9. The method of claim 1, wherein a user has authorized the software application to access data stored at the remote host.
10. A client computing device comprising:
a memory comprising instructions executable by one or more processors; and
the one or more processors, coupled to the memory and operable to execute the instructions, the one or more processors being operable when executing the instructions to:
receive, by an operating system of the client computing device from a software application executing on the client computing device, a first request to access a first portion of user data stored at a remote host;
send, by the operating system, in response to receiving the first request from the software application, to the remote host a proxy authentication request enabling the operating system to act as a proxy for the software application to request access to the first portion of the user data stored at the remote host, wherein the proxy authentication request specifies one or more types of access permissions, the types of access permissions comprising read permissions and write permissions;
receive, at the operating system, from the remote host, an access token granting the software application access to the user data stored at the remote host, wherein the access is granted in accordance with the specified types of access permissions;
forward, by the operating system, in response to receiving the access token the received access token to the software application; and
upon receiving a second request to access a second portion of the user data, authenticating a source of the second request and (1) if the source is the software application that previously received the access token, then granting access and transmitting a request for the second portion of the user data to the remote host using the access token, (2) else if the source is another software application, then denying access to the second portion of the user data.
11. The client computing device of claim 10, wherein:
the remote host is associated with a social-networking system; and
the user data stored at the remote host is associated with a user of the client computing device, wherein the user is a member of the social-networking system.
12. The client computing device of claim 10, wherein the proxy authentication request comprises an application identifier of the software application.
13. The client computing device of claim 10, wherein the proxy authentication request comprises a developer identifier of a developer of the software application.
14. The client computing device of claim 10, wherein the received access token grants the software application direct repeated accesses to the user data stored at the remote host.
15. The client computing device of claim 10, wherein the proxy authentication request comprises an identifier identifying a user of the client computing device associated with the user data stored at the remote host.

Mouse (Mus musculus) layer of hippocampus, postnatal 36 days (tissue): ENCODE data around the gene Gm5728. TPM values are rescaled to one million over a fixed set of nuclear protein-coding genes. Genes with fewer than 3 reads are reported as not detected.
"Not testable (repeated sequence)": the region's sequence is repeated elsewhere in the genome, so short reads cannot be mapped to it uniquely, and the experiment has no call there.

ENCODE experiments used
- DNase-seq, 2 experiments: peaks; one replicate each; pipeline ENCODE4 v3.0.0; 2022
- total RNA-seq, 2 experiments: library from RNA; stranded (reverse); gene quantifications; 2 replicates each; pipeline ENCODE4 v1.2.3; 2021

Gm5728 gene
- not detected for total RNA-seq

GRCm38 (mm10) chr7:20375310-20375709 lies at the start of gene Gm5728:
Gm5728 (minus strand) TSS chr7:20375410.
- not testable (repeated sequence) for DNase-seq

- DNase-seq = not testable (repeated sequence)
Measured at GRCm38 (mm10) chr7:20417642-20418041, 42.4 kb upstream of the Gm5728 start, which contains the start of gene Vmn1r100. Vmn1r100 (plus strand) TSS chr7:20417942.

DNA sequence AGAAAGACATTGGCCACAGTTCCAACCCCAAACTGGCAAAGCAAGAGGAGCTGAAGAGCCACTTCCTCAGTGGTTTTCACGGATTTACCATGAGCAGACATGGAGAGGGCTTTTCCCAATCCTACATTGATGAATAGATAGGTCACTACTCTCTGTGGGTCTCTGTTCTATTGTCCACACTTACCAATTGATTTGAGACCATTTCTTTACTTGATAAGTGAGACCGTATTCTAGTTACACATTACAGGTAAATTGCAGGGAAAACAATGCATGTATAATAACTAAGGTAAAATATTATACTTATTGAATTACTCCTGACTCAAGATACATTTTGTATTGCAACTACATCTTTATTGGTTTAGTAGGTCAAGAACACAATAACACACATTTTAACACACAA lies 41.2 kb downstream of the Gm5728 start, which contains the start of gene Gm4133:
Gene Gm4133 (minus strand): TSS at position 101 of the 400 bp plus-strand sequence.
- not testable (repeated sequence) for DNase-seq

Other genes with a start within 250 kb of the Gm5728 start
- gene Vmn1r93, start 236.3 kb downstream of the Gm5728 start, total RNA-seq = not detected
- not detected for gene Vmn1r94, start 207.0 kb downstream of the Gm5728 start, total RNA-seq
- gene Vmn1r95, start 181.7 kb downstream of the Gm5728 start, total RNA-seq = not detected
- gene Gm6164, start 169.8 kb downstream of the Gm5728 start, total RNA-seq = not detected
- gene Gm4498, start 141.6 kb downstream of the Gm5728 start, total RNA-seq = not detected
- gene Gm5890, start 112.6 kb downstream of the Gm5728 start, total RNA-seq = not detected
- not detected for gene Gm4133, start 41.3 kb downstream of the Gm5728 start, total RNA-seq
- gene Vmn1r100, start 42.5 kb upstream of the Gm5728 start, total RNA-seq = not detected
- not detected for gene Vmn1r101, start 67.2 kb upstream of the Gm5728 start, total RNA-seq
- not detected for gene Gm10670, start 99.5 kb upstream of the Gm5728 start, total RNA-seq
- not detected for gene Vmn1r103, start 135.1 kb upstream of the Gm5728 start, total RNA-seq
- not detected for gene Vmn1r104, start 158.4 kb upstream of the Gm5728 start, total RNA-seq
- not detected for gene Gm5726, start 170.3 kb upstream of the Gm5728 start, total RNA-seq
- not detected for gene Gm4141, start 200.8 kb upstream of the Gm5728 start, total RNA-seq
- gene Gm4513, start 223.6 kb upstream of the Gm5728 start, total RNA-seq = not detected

16. The client computing device of claim 10, wherein the proxy authentication request is sent over a secure connection between the client computing device and the remote host.
17. The client computing device of claim 10, wherein the software application is provided by a first entity and the remote host is operated by a second entity that is separate from the first entity.
18. The client computing device of claim 10, wherein the software application has been authorized by a user to access data stored at the remote host.
19. One or more computer-readable non-transitory storage media storing software operable when executed by a client computing device to:
receive, by an operating system of the client computing device from a software application executing on the client computing device, a first request to access a first portion of user data stored at a remote host;
send, by the operating system, in response to receiving the first request from the software application, to the remote host a proxy authentication request enabling the operating system to act as a proxy for the software application to request access to the first portion of user data stored at the remote host, wherein the proxy authentication request specifies one or more types of access permissions, the types of access permissions comprising read permissions and write permissions;
receive, at the operating system, from the remote host, an access token granting the software application access to the user data stored at the remote host, wherein the access is granted in accordance with the specified types of access permissions;
forward, by the operating system, in response to receiving the access token, the received access token to the software application; and
upon receiving a second request to access a second portion of the user data, authenticating a source of the second request and (1) if the source is the software application that previously received the access token, then granting access and transmitting a request for the second portion of the user data to the remote host using the access token, (2) else if the source is another software application, then denying access to the second portion of the user data.
20. The media of claim 19, wherein:
the remote host is associated with a social-networking system; and
the user data stored at the remote host is associated with a user of the client computing device, wherein the user is a member of the social-networking system.
US13/222,155 2011-08-31 2011-08-31 Proxy authentication Active 2031-09-20 US9635028B2 (en)

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BR112014004767A BR112014004767A2 (en) 2011-08-31 2012-07-31 proxy authentication
JP2014528401A JP6001666B2 (en) 2011-08-31 2012-07-31 Method, system, and computer-readable recording medium for proxy authentication
JP2016170774A JP6224792B2 (en) 2011-08-31 2016-09-01 Method, system, and computer-readable recording medium for proxy authentication
US15/489,868 US10182052B2 (en) 2011-08-31 2017-04-18 Proxy authentication
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US20170223020A1 (en) 2017-08-03